SS: Tell us about your new book.

Guard Duty is the third book in the Texas K-9 Unit series. Rookie Police officer Valerie Salgado can identify a murderer who is probably a member of the crime syndicate that has plagued the town of Sagebrush, Texas for months. With a death threat hanging over her head, she has new responsibilities caring for her niece and proving herself as a member of the K-9 police unit. When FBI agent Trevor Lewis comes into town looking for a fugitive, he offers her protection in exchange for her help.  A troubled childhood has left more walls around Trevor’s heart than a maximum security prison. The book is the third book in the Texas K-9 Unit series.   Margaret Daley (also a suspense sister) wrote the book that comes before mine.

SS: Writing is normally a solitary activity, did you like working with the other authors?

I had so much fun. I’m doing another continuity series for 2014. I think because writing is usually kind of a lonely process, it was refreshing to share with other authors via the email loop while working on the book.

SS: Finally, if you weren’t writing what would you be doing for a career?

Probably saying, “would you like fries with that?” a lot. Seriously, I have a really limited skill set. I think I would in one way or another be doing something connected with storytelling.


Wednesday, March 13, 2013

Writing the Countercultural Hero or Heroine

Jill Elizabeth Nelson writes what she likes to read—tales of adventure seasoned with romance, humor, and faith--well-suited to her tagline: Endless Adventure, Timeless Truth.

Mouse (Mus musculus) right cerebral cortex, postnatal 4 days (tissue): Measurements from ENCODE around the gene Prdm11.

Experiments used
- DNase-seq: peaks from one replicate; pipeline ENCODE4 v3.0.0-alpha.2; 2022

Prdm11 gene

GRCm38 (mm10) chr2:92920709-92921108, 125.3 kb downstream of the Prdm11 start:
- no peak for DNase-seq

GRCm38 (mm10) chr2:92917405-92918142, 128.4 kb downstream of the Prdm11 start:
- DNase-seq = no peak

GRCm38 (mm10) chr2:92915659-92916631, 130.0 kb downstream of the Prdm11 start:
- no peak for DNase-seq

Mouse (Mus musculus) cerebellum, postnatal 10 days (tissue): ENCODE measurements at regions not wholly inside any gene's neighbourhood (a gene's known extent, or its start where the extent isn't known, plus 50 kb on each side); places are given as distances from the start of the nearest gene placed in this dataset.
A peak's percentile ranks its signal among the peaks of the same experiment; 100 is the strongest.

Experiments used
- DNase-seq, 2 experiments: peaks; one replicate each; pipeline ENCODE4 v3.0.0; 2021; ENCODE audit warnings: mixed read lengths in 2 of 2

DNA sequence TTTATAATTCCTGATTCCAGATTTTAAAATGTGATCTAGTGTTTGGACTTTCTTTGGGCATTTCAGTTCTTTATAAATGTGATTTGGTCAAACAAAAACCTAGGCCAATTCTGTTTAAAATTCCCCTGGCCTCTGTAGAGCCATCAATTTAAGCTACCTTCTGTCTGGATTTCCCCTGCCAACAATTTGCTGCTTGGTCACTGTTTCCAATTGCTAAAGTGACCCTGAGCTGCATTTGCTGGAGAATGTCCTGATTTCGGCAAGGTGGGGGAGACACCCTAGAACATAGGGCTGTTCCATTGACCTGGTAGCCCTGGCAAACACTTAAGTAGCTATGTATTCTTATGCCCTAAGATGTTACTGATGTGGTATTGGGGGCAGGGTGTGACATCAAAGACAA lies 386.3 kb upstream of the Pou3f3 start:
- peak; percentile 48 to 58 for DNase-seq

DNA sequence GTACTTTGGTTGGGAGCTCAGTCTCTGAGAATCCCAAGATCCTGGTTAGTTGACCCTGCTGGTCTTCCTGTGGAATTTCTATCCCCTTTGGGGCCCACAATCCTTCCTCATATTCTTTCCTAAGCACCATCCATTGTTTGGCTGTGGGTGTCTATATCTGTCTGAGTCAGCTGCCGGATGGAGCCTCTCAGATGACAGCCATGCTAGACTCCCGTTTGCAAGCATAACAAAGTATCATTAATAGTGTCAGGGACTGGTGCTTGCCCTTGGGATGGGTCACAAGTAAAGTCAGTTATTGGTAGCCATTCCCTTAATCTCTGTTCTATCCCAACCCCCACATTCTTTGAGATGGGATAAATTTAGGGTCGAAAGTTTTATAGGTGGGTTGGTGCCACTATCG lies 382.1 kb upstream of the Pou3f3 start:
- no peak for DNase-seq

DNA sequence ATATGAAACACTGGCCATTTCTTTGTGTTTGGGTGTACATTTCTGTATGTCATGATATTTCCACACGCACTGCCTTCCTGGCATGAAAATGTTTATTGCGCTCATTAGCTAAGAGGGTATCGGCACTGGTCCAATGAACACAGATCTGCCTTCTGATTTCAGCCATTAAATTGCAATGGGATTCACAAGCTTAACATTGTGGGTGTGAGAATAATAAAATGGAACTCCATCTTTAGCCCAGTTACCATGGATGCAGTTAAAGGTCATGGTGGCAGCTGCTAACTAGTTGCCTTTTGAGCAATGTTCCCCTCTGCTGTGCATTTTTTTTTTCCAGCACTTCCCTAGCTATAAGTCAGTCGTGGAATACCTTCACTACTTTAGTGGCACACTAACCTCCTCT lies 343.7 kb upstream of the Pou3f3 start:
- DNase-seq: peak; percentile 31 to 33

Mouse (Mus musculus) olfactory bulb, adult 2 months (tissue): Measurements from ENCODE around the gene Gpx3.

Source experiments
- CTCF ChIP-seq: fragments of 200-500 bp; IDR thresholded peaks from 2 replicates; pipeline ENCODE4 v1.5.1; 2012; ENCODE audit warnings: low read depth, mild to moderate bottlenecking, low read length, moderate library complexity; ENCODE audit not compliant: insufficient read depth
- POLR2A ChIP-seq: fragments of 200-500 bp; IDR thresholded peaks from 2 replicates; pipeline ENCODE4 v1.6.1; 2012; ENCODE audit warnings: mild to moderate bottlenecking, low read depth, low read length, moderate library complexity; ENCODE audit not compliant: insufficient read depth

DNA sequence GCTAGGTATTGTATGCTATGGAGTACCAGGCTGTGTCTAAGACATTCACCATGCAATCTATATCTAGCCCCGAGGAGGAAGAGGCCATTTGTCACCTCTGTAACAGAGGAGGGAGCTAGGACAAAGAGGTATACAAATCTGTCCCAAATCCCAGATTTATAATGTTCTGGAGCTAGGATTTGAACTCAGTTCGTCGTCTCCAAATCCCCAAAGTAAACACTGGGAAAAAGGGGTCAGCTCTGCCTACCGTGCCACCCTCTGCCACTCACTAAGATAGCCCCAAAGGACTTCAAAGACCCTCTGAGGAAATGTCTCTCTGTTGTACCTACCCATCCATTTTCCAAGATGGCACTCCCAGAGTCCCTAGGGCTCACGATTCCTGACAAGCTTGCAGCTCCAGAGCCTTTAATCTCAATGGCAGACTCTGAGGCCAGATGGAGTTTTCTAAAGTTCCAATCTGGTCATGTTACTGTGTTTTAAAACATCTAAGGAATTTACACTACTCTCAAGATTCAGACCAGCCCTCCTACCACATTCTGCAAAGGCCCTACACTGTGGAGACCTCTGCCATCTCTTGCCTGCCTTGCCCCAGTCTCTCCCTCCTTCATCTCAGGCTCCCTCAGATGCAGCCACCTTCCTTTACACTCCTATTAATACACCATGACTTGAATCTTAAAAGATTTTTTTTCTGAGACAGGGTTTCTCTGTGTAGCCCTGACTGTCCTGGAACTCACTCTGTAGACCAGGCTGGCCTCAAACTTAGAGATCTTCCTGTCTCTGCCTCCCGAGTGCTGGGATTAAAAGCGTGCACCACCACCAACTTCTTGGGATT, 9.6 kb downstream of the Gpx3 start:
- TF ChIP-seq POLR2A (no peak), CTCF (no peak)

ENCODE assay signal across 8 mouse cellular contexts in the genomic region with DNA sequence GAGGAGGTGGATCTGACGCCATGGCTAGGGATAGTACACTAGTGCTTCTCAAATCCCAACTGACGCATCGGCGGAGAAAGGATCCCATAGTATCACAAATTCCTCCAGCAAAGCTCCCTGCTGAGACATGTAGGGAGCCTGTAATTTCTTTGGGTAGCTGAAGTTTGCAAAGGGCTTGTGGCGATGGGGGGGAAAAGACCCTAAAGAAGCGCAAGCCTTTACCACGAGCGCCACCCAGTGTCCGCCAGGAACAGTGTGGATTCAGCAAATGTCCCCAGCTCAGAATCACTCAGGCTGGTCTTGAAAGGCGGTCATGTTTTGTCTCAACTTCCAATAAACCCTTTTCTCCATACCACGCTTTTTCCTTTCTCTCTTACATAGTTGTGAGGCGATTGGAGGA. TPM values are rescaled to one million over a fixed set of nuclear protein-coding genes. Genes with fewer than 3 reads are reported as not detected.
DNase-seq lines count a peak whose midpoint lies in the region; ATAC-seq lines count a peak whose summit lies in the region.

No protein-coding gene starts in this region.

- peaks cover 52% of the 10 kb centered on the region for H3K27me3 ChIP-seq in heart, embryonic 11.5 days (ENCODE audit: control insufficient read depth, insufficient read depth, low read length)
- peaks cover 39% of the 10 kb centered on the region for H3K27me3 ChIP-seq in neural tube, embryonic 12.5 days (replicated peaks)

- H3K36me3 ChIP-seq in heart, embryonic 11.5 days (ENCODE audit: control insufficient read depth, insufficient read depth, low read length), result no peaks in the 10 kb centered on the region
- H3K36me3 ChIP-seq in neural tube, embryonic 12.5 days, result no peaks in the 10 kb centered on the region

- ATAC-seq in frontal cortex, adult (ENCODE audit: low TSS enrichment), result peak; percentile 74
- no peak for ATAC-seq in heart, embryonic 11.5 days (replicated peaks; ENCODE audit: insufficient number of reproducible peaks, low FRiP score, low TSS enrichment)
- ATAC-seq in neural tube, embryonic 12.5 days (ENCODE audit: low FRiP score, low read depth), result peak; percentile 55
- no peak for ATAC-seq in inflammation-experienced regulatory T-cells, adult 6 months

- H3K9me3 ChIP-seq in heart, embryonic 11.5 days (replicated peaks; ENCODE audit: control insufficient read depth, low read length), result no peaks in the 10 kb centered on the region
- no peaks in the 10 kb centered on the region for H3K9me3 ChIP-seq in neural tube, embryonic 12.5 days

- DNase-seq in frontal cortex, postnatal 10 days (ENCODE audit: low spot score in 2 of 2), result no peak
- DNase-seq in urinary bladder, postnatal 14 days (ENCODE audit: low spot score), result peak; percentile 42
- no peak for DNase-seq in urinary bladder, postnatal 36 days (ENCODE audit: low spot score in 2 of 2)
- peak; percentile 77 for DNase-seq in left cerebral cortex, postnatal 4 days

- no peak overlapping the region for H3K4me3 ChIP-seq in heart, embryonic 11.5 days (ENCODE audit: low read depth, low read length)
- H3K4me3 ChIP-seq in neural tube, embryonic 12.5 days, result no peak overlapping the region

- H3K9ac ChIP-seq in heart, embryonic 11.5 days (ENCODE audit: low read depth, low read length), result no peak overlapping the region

She has been delightfully astonished to receive several awards, including the prestigious Carol Award through American Christian Fiction Writers (ACFW). Jill speaks regularly at conferences, writer’s groups, library associations, and civic and church groups. When teaching classes for writers, she thrills to bring the Ahah! moment to her students as they make a new skill their own. 

Jill and her husband live in rural Minnesota where they raised four children and are currently enjoying their grandchildren. 

Visit Jill on the web at: or look her up on Facebook: or Twitter:!/JillElizNelson. Her latest release and tenth book is Betrayal on the Border from Love Inspired Romantic Suspense. 

In my most recent release, Betrayal on the Border, my heroine is an ex-Army Ranger, and the hero is a television news reporter. As the story progresses, the heroine becomes the hero’s bodyguard as he digs into the truth behind a massacre of army and law enforcement personnel perpetrated by an infamous drug cartel. Who within their own group betrayed them to the cartel?

The premise is a bit futuristic as the Army is considering the admission of females to the elite Rangers but hasn’t formally made that decision yet. However, I wanted my heroine to be at the extreme end of the spectrum as far as what might appear to be a “man’s occupation.” I was careful to give her distinct touches of femininity within her countercultural career choice—like preferring bubble baths to showers.